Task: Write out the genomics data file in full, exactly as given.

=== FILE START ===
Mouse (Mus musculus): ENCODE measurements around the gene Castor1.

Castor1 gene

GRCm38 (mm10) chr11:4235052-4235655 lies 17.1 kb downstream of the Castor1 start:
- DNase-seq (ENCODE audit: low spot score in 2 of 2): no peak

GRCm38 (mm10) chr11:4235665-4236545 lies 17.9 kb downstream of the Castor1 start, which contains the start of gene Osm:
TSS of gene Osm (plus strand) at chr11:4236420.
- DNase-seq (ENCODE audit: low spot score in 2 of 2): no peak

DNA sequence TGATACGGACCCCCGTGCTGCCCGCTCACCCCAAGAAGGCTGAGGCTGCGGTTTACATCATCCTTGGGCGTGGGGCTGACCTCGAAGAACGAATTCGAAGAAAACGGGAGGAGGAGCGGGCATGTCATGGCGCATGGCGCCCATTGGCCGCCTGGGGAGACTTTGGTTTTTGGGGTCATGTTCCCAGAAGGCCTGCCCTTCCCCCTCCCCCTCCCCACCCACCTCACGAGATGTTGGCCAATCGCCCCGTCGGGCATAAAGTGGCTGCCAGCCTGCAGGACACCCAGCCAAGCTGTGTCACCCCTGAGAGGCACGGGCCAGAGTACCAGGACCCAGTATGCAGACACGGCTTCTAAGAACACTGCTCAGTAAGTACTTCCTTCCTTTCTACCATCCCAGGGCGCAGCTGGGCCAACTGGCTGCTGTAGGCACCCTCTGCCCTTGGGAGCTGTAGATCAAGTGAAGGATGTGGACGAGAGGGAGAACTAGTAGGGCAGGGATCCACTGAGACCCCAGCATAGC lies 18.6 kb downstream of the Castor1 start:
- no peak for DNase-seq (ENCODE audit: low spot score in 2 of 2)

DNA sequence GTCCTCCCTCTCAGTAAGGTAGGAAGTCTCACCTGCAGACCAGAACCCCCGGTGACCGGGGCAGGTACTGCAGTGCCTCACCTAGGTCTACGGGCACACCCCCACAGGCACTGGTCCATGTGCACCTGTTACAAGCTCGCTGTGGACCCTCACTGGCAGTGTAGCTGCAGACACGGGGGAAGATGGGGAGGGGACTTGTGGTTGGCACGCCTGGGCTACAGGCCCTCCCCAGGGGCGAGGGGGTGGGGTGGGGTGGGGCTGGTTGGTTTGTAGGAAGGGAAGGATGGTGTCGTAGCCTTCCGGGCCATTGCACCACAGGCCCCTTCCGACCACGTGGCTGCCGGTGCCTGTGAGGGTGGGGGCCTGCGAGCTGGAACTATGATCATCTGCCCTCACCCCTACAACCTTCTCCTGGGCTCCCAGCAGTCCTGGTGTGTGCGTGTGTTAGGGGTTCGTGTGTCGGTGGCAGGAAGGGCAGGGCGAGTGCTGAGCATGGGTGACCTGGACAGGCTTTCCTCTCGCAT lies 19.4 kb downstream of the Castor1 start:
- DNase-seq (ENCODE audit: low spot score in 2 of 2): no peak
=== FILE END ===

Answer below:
Mouse (Mus musculus): ENCODE measurements around the gene Castor1.

Castor1 gene

GRCm38 (mm10) chr11:4235052-4235655 lies 17.1 kb downstream of the Castor1 start:
- DNase-seq (ENCODE audit: low spot score in 2 of 2): no peak

GRCm38 (mm10) chr11:4235665-4236545 lies 17.9 kb downstream of the Castor1 start, which contains the start of gene Osm:
TSS of gene Osm (plus strand) at chr11:4236420.
- DNase-seq (ENCODE audit: low spot score in 2 of 2): no peak

DNA sequence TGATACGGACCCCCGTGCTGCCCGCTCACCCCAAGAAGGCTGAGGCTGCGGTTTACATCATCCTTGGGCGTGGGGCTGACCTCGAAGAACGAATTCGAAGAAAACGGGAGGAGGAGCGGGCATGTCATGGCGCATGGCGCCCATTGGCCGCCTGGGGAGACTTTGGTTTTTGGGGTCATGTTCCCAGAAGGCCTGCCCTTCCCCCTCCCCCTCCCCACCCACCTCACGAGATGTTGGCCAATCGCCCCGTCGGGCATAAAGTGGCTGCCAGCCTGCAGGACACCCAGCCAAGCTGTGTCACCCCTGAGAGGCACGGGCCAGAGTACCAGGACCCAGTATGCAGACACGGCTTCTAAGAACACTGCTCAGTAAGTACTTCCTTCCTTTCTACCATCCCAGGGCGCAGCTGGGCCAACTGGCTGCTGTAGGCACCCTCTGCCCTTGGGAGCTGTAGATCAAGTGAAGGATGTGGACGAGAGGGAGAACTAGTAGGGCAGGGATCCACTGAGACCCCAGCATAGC lies 18.6 kb downstream of the Castor1 start:
- no peak for DNase-seq (ENCODE audit: low spot score in 2 of 2)

DNA sequence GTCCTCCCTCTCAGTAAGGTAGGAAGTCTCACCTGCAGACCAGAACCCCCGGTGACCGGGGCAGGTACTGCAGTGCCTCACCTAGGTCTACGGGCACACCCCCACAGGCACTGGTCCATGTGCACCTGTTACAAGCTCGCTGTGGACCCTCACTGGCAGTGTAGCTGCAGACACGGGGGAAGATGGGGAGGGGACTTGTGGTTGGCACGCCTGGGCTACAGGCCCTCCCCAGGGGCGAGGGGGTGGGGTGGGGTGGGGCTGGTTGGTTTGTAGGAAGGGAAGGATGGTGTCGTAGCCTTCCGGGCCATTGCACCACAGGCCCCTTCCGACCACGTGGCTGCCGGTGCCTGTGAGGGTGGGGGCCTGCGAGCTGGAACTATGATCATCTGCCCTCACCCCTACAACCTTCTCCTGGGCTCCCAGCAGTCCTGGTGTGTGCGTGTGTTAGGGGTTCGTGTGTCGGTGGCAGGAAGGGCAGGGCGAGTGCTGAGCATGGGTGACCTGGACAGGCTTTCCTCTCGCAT lies 19.4 kb downstream of the Castor1 start:
- DNase-seq (ENCODE audit: low spot score in 2 of 2): no peak